There are no filters; all sound-sculpting is done with FM-modulation:
OSC3/4 can modulate OSC1, while OSC1 can modulate OSC2 (this routing of which voices modulate which groups can easily be modified on PAGE1 if desired).
All oscillators are fed into a ping-pong delay, and the final output of that can be fed back to modulate all oscillators (called TOTAL FEEDBACK), for even more harmonic content.
All oscillators have some mild vibrato (always on), and the higher voices have an asynchronous tremolo, with a single shared control for speed+depth (but carefully biased; at low speeds one is faster, but at high speeds the other, so there’s a point where they catch up; the resulting variable ‘pulsing’ offers interesting rhythmic interplay).
There is a strange ‘hyper-LFO’ (inspired by the Lyra-8 one, but made a bit… more musical/usable), which is basically 2 square waves that are multiplied (logically an ‘AND’ function). The 1st one is tweaked so the duty cycle is lower at slower speeds, and the 2nd one can be disabled (LFO MODE toggle) and/or can modulate the rate of LFO1 (= SYNC value).
The LFO can be used to modulate PITCH of some voices, or the FM feedback of OSC1, or it can trigger the ADSR envelope for OSC1 and OSC2 (see [LEVELS] above).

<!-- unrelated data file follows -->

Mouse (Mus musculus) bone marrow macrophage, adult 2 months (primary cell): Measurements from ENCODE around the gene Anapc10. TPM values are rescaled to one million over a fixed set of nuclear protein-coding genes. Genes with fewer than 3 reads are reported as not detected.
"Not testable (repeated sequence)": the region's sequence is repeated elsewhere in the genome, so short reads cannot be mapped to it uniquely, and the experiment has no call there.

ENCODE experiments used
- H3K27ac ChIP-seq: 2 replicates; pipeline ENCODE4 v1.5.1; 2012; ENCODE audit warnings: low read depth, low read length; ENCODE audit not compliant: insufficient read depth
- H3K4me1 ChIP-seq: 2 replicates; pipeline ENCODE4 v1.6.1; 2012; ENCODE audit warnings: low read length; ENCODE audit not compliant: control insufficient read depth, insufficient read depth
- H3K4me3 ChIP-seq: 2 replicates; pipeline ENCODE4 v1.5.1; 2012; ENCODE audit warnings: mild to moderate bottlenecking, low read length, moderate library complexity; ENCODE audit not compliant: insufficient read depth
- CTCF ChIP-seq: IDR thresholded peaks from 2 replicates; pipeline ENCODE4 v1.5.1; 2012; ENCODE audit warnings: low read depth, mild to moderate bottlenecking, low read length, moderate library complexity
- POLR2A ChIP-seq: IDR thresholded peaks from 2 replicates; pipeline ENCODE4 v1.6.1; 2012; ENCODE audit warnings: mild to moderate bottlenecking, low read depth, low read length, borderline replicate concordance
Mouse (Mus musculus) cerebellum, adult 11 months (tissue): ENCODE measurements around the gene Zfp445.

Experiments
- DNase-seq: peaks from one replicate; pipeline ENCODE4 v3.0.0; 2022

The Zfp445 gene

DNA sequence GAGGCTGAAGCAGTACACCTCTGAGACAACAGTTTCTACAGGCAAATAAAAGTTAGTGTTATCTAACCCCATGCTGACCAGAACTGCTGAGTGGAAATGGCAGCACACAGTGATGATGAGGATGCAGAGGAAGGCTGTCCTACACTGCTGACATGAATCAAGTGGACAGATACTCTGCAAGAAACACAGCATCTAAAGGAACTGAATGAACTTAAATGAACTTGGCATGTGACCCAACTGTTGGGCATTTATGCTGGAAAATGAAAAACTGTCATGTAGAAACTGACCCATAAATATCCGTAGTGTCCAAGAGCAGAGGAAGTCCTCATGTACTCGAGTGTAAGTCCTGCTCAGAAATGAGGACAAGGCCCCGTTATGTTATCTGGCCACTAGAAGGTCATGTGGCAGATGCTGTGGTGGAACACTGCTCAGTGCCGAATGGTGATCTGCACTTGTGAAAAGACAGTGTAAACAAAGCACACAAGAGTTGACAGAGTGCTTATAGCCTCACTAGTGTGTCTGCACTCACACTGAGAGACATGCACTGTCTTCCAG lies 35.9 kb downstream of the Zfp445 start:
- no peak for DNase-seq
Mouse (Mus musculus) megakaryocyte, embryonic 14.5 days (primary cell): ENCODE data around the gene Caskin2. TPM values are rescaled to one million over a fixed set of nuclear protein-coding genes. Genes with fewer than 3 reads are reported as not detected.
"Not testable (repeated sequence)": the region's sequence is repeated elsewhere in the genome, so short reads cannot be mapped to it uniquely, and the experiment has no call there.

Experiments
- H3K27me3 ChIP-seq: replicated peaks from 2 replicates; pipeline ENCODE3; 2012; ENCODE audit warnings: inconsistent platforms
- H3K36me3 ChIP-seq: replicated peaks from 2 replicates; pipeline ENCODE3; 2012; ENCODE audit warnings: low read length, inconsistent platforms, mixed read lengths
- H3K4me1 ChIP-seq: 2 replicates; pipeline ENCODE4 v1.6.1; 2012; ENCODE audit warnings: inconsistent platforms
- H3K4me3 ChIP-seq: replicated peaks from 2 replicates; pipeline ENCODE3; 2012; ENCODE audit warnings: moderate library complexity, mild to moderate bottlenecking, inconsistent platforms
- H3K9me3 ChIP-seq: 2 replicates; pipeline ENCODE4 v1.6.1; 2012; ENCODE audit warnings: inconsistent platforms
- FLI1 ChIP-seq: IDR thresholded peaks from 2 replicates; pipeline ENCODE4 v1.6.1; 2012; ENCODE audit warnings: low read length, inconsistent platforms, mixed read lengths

There is a button that drops the pitch of OSC1 several octaves down, into LFO territory (which provides great, pulsing interplay with the other voices). It has a nice, slow slew on it and when it’s turned on, all other voices also momentarily drop in pitch a bit, giving it a nice emphasis.
The 4 voices are fed into a ping-pong delay, which is capable of self-oscillating. The voices are panned a bit (I recommend always having some feedback on the delay to really bring out the stereo field).
There are lots of low-strength additional connections throughout, so pitch changes of one oscillator will affect the tremolo speed of another (for example), which in turn interacts with the feedback pathways, so overall there’s a very ‘organic’ and always-changing feeling.
Lyra is intended to be completely playable from PAGE0 – it has all the main controls (except a ‘GLOBAL TUNE’ control on PAGE1, which is only really necessary when you’re playing with others and the whole thing needs to be re-tuned).
Only the Left stomp has a function.
All the regular controls are labeled, see below for “Picture Manual” in the comments.
All in all, I think the idea of an organic, playable, standalone synth worked out great, and I really enjoy playing this one – it’s so versatile and atmospheric, you don’t even need any other pedals/instruments to beef up the sound! Check out the demo (and some other improvisations) on my Youtube channel, and I hope people enjoy this one as much as I do.
Any questions/remarks/requests, let me know!